More than 8 million people have been confirmed to have the coronavirus around the world. More than 3.8 million have recovered, while at least 435,662 have died, according to data compiled by Johns Hopkins University. The US, Brazil and the UK have reported the most deaths.
Beijing officials have described the coronavirus outbreak centred on the Xinfadi wholesale food market as “very grim” as more parts of the city are sealed off.
WHO head Tedros Adhanom Ghebreysus has warned that countries need to “stay alert to the possibility of resurgence” as new clusters of cases emerge in Beijing and more than 100,000 cases of coronavirus are reported across the world every day.
Here are the latest updates:
Tuesday, June 16
06:30 GMT – Ilhan Omar’s father dies from coronavirus complications
Father of Somalia-born US Representative Ilhan Omar has died of complications from the novel coronavirus, local media reported.
“It is with tremendous sadness and pain to say goodbye to my father,” the Minnesota congresswoman tweeted late on Monday. “No words can describe what he meant to me and all who knew and loved him.”
Omar and her father Nur Mohamed came to the United States as refugees in 1995 from Somalia during the country’s civil war and eventually settled in Minneapolis, according to Politico.
إِنَّا لِلّهِ وَإِنَّـا إِلَيْهِ رَاجِعُونَ
Surely we belong to God and to him shall we return.
It is with tremendous sadness and pain to say goodbye to my father, Nur Omar Mohamed. No words can describe what he meant to me and all who knew and loved him. pic.twitter.com/gb7q0gMXG2
— Ilhan Omar (@IlhanMN) June 16, 2020
06:15 GMT – Concern over ‘invasive’ COVID-19 apps by Bahrain, Kuwait
Amnesty International has raised privacy and security concerns over “invasive” contact tracing apps rolled out by Bahrain, Kuwait and Norway to fight the coronavirus pandemic.
The UK-based rights group said an investigation into COVID-19 apps being used by 11 countries, rated Bahrain’s ‘BeAware Bahrain’, Kuwait’s ‘Shlonik’ and Norway’s ‘Smittestopp’ as among the “most dangerous”, putting hundreds of thousands of people at risk.
Amnesty found that all three were actively carrying out live or near-live tracking of users’ locations by frequently uploading GPS coordinates to a central server.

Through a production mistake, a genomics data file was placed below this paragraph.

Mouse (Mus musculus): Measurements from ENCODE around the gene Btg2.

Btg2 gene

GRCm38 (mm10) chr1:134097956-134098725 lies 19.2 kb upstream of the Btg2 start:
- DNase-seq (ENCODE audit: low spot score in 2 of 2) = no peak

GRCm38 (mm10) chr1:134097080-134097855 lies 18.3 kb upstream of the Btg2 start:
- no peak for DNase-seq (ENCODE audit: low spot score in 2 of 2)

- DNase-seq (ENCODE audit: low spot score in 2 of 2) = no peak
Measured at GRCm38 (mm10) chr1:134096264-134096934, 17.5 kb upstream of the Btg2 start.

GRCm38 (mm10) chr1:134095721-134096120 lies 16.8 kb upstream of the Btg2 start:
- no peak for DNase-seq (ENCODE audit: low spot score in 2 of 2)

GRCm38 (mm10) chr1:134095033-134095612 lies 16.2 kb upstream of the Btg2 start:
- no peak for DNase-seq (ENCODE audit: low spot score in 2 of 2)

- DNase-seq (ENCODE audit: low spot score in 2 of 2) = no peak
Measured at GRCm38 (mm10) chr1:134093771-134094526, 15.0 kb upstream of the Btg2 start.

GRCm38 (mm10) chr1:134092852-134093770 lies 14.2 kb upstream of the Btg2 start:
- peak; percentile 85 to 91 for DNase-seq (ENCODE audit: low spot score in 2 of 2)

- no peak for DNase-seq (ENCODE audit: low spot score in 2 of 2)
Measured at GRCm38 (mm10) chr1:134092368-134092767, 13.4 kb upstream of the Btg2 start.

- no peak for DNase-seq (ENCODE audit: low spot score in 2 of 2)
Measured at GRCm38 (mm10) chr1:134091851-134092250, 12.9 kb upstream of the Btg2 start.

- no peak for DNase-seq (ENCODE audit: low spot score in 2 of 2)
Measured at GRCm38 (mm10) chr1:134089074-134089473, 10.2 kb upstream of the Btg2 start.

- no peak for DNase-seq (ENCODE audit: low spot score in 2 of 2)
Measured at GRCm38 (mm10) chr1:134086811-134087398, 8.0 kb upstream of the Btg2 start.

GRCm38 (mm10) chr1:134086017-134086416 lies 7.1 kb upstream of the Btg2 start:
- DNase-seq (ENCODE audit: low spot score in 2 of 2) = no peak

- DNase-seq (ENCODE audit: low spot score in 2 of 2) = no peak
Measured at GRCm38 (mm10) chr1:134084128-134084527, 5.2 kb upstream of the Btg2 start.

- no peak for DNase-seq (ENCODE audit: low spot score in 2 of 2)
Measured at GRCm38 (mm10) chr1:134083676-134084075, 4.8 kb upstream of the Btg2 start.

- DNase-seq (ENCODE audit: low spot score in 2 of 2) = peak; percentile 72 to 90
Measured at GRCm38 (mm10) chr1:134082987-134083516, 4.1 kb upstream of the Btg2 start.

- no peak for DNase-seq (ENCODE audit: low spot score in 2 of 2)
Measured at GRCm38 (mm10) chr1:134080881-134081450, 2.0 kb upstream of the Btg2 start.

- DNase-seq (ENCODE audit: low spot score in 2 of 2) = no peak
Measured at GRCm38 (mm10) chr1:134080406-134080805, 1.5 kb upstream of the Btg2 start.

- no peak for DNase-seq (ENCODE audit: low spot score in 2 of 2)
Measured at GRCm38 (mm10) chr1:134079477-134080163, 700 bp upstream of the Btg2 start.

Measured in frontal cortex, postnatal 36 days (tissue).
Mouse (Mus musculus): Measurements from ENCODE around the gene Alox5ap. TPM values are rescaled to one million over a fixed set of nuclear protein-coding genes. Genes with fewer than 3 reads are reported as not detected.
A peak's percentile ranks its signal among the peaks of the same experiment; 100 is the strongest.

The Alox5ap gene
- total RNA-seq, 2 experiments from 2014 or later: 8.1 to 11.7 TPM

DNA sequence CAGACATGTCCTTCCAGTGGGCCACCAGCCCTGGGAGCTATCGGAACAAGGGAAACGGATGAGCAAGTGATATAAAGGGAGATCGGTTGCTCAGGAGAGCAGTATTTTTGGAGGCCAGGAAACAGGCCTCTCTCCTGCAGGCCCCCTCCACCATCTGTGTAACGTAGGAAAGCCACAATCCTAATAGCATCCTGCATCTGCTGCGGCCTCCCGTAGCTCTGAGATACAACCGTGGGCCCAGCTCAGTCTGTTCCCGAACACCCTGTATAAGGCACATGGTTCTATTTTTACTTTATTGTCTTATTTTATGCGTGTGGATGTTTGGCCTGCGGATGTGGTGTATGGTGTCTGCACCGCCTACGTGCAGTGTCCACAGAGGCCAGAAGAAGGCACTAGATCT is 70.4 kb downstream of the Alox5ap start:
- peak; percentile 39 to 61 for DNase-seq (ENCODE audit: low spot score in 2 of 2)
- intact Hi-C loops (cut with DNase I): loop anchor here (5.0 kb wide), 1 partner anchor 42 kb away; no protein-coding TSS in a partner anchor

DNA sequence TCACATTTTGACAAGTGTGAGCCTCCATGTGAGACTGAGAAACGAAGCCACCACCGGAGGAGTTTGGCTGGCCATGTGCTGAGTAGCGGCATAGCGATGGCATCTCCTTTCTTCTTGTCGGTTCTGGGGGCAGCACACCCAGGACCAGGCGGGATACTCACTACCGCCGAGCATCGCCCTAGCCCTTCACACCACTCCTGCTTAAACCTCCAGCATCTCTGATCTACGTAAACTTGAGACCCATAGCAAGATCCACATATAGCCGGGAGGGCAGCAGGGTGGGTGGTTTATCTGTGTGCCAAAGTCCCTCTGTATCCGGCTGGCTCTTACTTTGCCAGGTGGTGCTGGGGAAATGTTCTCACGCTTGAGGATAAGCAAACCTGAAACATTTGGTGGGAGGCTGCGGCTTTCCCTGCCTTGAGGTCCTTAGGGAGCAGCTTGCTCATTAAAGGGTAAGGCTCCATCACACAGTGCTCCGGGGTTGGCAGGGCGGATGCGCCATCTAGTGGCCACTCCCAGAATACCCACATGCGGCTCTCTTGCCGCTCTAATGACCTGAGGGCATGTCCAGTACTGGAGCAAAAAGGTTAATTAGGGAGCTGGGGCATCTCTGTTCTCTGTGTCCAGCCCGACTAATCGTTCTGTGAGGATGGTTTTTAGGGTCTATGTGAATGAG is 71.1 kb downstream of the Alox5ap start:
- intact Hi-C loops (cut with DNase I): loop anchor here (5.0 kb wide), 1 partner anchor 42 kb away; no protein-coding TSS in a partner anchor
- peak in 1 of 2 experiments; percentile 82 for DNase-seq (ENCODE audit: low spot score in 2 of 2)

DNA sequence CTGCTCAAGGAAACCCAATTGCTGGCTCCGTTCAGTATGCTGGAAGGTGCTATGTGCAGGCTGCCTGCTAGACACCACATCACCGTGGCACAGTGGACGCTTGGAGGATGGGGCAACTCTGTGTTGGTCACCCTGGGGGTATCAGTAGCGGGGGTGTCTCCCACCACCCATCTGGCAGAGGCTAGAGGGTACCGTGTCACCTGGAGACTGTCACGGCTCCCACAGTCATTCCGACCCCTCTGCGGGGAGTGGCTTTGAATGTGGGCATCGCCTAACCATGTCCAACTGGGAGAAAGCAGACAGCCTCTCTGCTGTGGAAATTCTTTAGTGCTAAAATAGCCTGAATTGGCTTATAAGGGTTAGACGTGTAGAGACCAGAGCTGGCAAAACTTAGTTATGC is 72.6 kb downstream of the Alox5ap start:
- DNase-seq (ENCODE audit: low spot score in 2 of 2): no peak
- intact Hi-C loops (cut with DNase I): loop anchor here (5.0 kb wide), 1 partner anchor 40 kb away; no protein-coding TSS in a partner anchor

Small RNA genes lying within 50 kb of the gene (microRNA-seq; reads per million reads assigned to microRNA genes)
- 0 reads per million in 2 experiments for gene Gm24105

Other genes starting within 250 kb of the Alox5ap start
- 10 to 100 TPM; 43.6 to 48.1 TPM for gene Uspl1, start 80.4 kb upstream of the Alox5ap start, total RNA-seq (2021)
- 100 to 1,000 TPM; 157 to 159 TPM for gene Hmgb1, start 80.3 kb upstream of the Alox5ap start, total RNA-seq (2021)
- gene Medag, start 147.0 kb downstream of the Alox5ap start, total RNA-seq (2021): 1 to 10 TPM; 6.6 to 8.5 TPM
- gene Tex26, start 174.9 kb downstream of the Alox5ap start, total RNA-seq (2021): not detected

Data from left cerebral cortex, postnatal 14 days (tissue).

Can apps keep coronavirus in check? | Inside Story
Hello, this is Saba Aziz in Doha, taking over the live blog from my colleague Kate Mayberry.
05:15 GMT –
I’m handing the blog to my colleagues in Doha shortly. Before I go, a quick round-up of what’s been happening over the past few hours.
The situation in Beijing is proving worrisome with city officials stepping up containment measures and other parts of China imposing quarantines on those travelling from the capital. Pakistan is also promising tougher measures as it tries to get a grip on the outbreak. Elsewhere, New Zealand has confirmed two new cases. The disease wasn’t acquired locally, however. It was found in two people who had recently returned from the UK.
05:00 GMT – Pakistan identifies 20 cities at coronavirus risk
Pakistan’s government says it has identified 20 cities that are most at risk from the rapid spread of the coronavirus and will be implementing strict lockdowns in certain neighbourhoods.
Al Jazeera’s Asad Hashim says the authorities are calling it a “smart” lockdown approach.
Hospitals struggle as coronavirus cases explode in Pakistan
On Monday, Pakistan endured the deadliest day of the pandemic so far, recording 110 deaths, taking the country’s tally to 2,897 people killed by COVID-19 since late February. Cases rose by 4,443 to 148,921.
Chairing a meeting on coronavirus response, Prime Minister Imran Khan directed officials to investigate increasing reports of hospitals in major cities hitting their capacity and not being able to admit more coronavirus patients, especially those requiring critical care.
04:10 GMT – US airlines threaten ban for passengers who refuse to wear masks
Major US airlines will provide masks to passengers who do not have them, and have warned passengers who refuse to wear masks that they could be banned from flights.
The airlines will clearly inform passengers about their individual policies on face coverings before flying, followed by an announcement with specific details onboard, Airlines for America said in a statement.
Each carrier will decide the appropriate consequences for passengers who fail to comply, up to and including being put on that airline’s no-fly list.
Read more about this here.
A passenger walks through Reagan National Airport in Washington, DC. Airlines are saying passengers could be banned if they refuse to wear a face mask [File: Kevin Lamarque/Reuters]